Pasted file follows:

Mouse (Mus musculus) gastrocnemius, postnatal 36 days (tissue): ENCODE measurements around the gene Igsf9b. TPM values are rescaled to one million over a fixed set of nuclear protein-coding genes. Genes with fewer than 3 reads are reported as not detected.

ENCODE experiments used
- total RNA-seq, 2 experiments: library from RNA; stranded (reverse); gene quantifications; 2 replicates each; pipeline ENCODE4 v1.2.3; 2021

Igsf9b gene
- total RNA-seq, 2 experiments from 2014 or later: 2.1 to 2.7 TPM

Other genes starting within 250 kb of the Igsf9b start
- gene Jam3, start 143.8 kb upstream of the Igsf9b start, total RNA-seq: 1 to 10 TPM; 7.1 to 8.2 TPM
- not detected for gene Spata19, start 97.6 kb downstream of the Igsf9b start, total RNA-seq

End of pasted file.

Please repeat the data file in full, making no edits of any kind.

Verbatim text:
Mouse (Mus musculus) gastrocnemius, postnatal 36 days (tissue): ENCODE measurements around the gene Igsf9b. TPM values are rescaled to one million over a fixed set of nuclear protein-coding genes. Genes with fewer than 3 reads are reported as not detected.

ENCODE experiments used
- total RNA-seq, 2 experiments: library from RNA; stranded (reverse); gene quantifications; 2 replicates each; pipeline ENCODE4 v1.2.3; 2021

Igsf9b gene
- total RNA-seq, 2 experiments from 2014 or later: 2.1 to 2.7 TPM

Other genes starting within 250 kb of the Igsf9b start
- gene Jam3, start 143.8 kb upstream of the Igsf9b start, total RNA-seq: 1 to 10 TPM; 7.1 to 8.2 TPM
- not detected for gene Spata19, start 97.6 kb downstream of the Igsf9b start, total RNA-seq